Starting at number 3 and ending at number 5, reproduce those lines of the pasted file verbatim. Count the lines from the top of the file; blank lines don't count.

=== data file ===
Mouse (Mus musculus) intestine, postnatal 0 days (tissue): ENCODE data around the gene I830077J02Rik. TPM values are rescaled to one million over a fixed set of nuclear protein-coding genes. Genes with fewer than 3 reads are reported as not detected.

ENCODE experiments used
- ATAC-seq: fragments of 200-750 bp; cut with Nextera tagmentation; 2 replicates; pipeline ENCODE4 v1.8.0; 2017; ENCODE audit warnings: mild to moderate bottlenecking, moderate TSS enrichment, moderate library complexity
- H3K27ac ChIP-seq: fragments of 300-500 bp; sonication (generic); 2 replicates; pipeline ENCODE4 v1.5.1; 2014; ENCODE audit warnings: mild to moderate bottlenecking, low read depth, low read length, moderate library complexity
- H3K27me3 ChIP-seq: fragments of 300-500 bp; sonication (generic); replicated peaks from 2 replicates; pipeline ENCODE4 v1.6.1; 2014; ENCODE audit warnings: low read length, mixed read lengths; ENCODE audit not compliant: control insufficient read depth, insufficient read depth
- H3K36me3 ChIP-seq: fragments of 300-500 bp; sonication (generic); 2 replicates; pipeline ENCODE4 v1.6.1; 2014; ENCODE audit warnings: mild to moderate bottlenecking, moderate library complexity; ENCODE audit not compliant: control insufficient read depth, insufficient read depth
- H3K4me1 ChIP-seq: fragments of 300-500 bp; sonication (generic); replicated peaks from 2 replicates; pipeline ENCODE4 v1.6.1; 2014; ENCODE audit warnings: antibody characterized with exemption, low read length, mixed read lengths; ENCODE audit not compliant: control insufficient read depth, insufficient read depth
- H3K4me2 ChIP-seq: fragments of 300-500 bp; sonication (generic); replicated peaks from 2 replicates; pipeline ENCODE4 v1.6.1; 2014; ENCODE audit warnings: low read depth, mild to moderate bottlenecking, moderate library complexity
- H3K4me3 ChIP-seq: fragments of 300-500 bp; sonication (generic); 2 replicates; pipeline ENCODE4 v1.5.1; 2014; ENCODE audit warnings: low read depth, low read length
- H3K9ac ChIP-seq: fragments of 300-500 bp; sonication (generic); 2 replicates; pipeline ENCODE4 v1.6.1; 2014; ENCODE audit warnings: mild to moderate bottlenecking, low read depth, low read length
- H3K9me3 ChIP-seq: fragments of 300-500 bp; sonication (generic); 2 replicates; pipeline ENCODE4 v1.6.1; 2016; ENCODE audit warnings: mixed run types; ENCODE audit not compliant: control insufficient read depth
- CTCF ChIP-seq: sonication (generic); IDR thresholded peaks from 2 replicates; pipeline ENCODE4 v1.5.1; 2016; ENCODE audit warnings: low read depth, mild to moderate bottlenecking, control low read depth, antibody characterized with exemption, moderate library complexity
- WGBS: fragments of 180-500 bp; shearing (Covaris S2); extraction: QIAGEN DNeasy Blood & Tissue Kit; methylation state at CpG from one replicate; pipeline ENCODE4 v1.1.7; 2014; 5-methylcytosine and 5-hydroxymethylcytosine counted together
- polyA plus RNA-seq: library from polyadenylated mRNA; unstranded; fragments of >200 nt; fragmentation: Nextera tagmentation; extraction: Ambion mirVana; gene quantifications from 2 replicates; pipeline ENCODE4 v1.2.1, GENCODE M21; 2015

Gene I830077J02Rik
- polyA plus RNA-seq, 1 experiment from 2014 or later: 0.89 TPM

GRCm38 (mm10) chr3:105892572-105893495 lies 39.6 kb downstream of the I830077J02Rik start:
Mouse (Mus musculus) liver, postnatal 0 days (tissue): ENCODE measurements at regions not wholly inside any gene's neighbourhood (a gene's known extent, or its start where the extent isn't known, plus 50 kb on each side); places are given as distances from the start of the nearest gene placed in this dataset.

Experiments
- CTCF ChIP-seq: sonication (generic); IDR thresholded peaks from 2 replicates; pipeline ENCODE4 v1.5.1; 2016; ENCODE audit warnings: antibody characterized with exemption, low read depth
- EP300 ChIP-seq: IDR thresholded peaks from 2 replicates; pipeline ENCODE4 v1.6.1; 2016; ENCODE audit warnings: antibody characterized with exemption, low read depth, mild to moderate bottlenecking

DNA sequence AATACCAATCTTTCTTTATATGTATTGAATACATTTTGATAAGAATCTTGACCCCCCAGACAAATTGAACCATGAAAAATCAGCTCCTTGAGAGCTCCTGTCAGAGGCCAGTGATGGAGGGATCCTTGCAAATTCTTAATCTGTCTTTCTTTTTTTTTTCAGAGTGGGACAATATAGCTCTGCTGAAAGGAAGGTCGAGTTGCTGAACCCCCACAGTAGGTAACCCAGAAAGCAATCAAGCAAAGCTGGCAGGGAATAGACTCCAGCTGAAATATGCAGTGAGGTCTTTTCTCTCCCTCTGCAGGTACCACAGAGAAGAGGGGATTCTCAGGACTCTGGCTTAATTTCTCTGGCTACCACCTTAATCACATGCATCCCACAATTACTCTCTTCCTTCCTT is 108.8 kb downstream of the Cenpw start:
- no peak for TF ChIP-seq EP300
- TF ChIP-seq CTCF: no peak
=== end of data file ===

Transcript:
- ATAC-seq: fragments of 200-750 bp; cut with Nextera tagmentation; 2 replicates; pipeline ENCODE4 v1.8.0; 2017; ENCODE audit warnings: mild to moderate bottlenecking, moderate TSS enrichment, moderate library complexity
- H3K27ac ChIP-seq: fragments of 300-500 bp; sonication (generic); 2 replicates; pipeline ENCODE4 v1.5.1; 2014; ENCODE audit warnings: mild to moderate bottlenecking, low read depth, low read length, moderate library complexity
- H3K27me3 ChIP-seq: fragments of 300-500 bp; sonication (generic); replicated peaks from 2 replicates; pipeline ENCODE4 v1.6.1; 2014; ENCODE audit warnings: low read length, mixed read lengths; ENCODE audit not compliant: control insufficient read depth, insufficient read depth